When David Schoenbrod was an attorney for the Natural Resources Defense Council, he believed that an unelected "environmental captain," such as the EPA, should make the country's environmental rules.
Now he takes the opposite view. The professor at New York Law School and adjunct scholar at the Cato Institute argues that elected legislators should make all environmental law and that the EPA often fails to be an objective, scientifically guided rulemaker.
Mr. Schoenbrod explains why his views changed and how democracy would produce better environmental protection in his book, Saving Our Environment from Washington: How Congress Grabs Power, Shirks Responsibility, and Shortchanges the People (Yale University Press, 2005).
WORLD How did your own experiences make you question the wisdom of having an "environmental captain" in Washington?
SCHOENBROD What awoke me was, in a word, "lead." In 1970, Congress passed the Clean Air Act because voters demanded action to protect them from pollution, especially lead in gasoline. But, in the statute, Congress declared lofty goals and left the making of the rules to the environmental captain at the EPA. Almost as soon as Congress passed the statute, both liberal and conservative members, acting at the behest of lead additive makers and small refiners, started pressuring the EPA to go slow on lead. The EPA complied.
What got the lead out in the end was not Congress' mandate. In 1970, Congress required that new cars made from 1975 onwards use unleaded gasoline. The reason was to protect the pollution control equipment in these cars rather than to protect people from lead. Lead emissions went down slowly as these old cars gradually went to the junkyard. By 1985, leaded gas was no longer profitable for the big refiners. They lobbied President Reagan's EPA to ban leaded gas rather than leave this dwindling market to small refiners. The EPA complied.
I am convinced that we would have gotten faster protection if Congress had not passed the rulemaking buck to the EPA. In that case, with voters demanding action in 1970, Congress would have had to enact a rule reducing the lead in the gasoline used by old cars. That rule would have taken most of the lead out by 1975. Instead, Congress declared victory while shifting responsibility to the EPA, which did little for years. The upshot: Children absorbed a lot more lead from the early 1970s through the mid 1980s. The resulting deaths and disabilities, estimated according to the way the EPA figures lead's impact, approach the American casualties in Vietnam.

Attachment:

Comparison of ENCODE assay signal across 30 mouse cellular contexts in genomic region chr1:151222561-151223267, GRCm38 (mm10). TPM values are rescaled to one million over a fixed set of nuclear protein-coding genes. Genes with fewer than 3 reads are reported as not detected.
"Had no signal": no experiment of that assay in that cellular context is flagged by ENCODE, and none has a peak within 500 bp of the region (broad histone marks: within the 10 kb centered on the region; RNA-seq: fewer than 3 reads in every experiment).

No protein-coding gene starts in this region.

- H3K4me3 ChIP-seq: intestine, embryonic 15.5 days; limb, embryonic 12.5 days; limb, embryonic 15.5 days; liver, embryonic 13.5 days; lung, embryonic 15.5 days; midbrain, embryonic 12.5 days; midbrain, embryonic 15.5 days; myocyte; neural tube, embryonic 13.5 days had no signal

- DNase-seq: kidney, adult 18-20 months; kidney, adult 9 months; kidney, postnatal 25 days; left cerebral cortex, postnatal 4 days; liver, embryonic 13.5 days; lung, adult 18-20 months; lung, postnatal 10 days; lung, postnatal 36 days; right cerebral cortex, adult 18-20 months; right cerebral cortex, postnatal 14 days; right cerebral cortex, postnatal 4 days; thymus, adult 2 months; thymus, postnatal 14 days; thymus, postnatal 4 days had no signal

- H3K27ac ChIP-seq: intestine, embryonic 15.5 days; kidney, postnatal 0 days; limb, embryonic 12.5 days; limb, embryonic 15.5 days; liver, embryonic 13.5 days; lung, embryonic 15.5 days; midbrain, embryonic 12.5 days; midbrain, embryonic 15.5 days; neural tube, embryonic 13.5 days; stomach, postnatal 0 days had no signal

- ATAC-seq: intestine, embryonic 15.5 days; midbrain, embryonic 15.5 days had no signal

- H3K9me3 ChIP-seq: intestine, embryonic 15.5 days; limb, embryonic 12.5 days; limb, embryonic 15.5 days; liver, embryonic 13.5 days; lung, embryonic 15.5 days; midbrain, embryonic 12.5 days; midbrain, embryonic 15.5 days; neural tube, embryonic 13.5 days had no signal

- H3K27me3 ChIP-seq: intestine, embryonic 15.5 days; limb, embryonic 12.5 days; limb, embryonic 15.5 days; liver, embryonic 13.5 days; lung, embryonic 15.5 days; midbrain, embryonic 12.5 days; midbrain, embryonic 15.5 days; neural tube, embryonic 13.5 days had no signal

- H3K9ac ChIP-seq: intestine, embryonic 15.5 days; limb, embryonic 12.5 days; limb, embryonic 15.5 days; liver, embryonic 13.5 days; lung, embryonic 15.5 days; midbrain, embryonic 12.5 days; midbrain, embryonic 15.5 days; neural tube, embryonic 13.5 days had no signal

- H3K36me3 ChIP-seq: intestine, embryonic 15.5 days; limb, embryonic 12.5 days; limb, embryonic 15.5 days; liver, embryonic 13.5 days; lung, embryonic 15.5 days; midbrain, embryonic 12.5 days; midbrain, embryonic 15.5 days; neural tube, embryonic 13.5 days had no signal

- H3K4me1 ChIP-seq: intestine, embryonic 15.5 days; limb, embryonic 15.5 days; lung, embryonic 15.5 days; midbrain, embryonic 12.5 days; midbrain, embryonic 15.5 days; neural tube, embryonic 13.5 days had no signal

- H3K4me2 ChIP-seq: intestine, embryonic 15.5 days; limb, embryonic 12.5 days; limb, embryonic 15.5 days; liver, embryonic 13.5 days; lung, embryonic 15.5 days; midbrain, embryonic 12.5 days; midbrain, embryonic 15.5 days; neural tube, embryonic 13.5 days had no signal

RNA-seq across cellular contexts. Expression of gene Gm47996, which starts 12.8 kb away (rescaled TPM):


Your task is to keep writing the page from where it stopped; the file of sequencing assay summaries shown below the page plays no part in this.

WORLD What role do you think the federal government should have in environmental protection?
SCHOENBROD There are millions of pollution sources. The federal government should regulate only the very small fraction of them that states cannot regulate on their own without hurting other states or other countries. The chief candidate for federal control would be large plants that do much of their harm out of state, such as electric generators.
WORLD If we leave environmental protection to democracy, is there a danger that voters will not understand the importance of some environmental concerns?
SCHOENBROD Congress empowered the EPA on the theory that only a national agency that is insulated from accountability to voters could produce the scientifically grounded pollution rules needed to save a careless public from its own filth.
But, the best environmental rules-those that have done the most good-have come when Congress had to take responsibility or from states and localities, but not the EPA.
For example, on emissions from new cars, acid rain, and specially hazardous air pollutants, real progress came only after Congress passed the buck to the EPA, it stalled, voters complained, and then Congress stepped in to make hard choices. In each of these instances, the environmental captain failed and democracy worked.
The people at the EPA are well-intentioned, but Congress has given them an impossible job-to regulate thousands of pollutants coming from millions of sources across a diverse country-and without the legislators having tackled the really hard choices such as how to balance environmental and economic concerns and how to allocate the cleanup burden among polluters.
WORLD Why do you think it is vain to hope that science can provide definitive guidance for environmental policy?
SCHOENBROD The science on the health effects of pollution is full of uncertainties. Even if the EPA precisely understood the health effects, it would still face questions of priority, such as whether to eliminate a small health effect at a large cost. So, the EPA must base its rules on policy as well as science and so they inevitably reflect politics. Indeed, no EPA administrator has been a hard scientist from the agency's establishment in 1970 through 2004. In 2005, President Bush did appoint a scientist, Stephen L. Johnson.
WORLD What is the "precautionary principle," and what is wrong with it?